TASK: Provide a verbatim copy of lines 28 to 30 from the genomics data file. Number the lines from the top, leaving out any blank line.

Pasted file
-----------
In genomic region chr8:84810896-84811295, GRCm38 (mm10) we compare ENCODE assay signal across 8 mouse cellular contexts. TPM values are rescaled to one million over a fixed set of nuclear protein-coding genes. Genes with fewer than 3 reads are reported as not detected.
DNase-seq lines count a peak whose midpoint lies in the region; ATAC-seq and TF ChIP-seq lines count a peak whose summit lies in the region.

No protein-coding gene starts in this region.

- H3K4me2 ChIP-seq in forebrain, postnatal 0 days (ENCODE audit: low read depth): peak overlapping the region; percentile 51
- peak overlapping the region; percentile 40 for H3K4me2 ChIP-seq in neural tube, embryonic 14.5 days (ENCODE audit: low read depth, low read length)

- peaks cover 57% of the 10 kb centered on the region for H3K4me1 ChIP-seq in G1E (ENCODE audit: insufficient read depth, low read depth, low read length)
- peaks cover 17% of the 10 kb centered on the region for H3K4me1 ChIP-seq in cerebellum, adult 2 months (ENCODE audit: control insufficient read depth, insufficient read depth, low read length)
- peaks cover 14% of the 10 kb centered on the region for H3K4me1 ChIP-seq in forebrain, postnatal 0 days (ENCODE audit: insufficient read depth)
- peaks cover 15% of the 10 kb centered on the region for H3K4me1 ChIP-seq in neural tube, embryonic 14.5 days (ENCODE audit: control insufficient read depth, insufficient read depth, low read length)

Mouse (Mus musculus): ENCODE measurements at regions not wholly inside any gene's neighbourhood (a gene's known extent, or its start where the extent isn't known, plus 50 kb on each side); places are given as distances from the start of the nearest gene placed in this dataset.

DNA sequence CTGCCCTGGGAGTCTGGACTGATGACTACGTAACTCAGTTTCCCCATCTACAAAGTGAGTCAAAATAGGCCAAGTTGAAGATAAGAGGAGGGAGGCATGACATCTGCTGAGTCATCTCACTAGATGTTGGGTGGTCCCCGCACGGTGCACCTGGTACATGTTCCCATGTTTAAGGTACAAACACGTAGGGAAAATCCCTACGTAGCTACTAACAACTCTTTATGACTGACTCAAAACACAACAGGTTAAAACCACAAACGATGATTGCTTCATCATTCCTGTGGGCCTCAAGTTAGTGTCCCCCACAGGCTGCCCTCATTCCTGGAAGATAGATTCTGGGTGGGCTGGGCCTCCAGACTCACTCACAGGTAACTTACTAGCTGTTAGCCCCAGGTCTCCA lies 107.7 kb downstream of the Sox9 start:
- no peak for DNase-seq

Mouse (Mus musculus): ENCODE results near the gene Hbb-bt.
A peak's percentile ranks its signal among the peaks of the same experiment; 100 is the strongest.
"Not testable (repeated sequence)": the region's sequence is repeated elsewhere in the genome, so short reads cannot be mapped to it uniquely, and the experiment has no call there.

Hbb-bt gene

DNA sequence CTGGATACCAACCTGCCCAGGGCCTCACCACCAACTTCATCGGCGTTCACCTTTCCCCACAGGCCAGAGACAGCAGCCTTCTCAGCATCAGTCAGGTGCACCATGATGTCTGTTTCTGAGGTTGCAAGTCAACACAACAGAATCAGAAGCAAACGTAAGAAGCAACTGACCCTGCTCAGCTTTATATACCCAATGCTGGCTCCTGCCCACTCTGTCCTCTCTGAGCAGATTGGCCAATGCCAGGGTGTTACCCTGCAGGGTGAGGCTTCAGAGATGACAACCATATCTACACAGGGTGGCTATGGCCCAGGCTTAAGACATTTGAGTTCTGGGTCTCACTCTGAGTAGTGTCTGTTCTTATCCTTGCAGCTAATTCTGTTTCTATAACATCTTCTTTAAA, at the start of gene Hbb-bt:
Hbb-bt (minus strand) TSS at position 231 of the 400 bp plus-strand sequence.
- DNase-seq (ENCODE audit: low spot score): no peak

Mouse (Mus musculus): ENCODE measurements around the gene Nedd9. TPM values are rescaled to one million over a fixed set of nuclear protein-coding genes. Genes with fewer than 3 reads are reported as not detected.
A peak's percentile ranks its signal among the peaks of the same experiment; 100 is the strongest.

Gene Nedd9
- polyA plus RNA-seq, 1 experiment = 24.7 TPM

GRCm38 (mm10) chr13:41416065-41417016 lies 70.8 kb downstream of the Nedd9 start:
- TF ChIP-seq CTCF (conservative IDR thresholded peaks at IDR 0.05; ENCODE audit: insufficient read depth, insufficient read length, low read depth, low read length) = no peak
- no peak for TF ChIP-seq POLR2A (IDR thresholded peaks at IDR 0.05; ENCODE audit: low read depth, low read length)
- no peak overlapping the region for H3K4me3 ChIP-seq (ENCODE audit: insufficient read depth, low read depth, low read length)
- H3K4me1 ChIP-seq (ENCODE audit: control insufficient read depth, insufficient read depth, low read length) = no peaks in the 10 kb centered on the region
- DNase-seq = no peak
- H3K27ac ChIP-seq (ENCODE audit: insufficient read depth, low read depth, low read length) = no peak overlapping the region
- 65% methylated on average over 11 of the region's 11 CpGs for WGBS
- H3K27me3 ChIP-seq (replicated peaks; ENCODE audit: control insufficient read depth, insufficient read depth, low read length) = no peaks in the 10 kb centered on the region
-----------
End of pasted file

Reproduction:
- H3K4me1 ChIP-seq (ENCODE audit: control insufficient read depth, insufficient read depth, low read length) = no peaks in the 10 kb centered on the region
- DNase-seq = no peak
- H3K27ac ChIP-seq (ENCODE audit: insufficient read depth, low read depth, low read length) = no peak overlapping the region